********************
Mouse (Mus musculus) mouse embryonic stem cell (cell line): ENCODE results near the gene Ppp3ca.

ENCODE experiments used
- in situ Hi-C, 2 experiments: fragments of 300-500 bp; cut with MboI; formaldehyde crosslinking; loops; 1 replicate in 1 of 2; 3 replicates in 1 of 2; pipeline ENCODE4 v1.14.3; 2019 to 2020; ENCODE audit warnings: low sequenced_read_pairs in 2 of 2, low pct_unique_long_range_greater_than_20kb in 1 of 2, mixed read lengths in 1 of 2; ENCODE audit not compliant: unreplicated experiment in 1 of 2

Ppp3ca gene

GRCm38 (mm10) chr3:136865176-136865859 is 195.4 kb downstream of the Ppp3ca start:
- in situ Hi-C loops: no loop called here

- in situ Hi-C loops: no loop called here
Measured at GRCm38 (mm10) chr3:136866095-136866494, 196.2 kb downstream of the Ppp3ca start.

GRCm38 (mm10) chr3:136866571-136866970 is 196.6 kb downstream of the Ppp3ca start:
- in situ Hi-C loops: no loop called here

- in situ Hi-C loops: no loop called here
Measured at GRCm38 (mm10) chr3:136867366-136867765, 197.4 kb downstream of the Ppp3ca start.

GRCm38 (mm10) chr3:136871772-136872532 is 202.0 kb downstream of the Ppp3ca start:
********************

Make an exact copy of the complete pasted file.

Mouse (Mus musculus) mouse embryonic stem cell (cell line): ENCODE results near the gene Ppp3ca.

ENCODE experiments used
- in situ Hi-C, 2 experiments: fragments of 300-500 bp; cut with MboI; formaldehyde crosslinking; loops; 1 replicate in 1 of 2; 3 replicates in 1 of 2; pipeline ENCODE4 v1.14.3; 2019 to 2020; ENCODE audit warnings: low sequenced_read_pairs in 2 of 2, low pct_unique_long_range_greater_than_20kb in 1 of 2, mixed read lengths in 1 of 2; ENCODE audit not compliant: unreplicated experiment in 1 of 2

Ppp3ca gene

GRCm38 (mm10) chr3:136865176-136865859 is 195.4 kb downstream of the Ppp3ca start:
- in situ Hi-C loops: no loop called here

- in situ Hi-C loops: no loop called here
Measured at GRCm38 (mm10) chr3:136866095-136866494, 196.2 kb downstream of the Ppp3ca start.

GRCm38 (mm10) chr3:136866571-136866970 is 196.6 kb downstream of the Ppp3ca start:
- in situ Hi-C loops: no loop called here

- in situ Hi-C loops: no loop called here
Measured at GRCm38 (mm10) chr3:136867366-136867765, 197.4 kb downstream of the Ppp3ca start.

GRCm38 (mm10) chr3:136871772-136872532 is 202.0 kb downstream of the Ppp3ca start: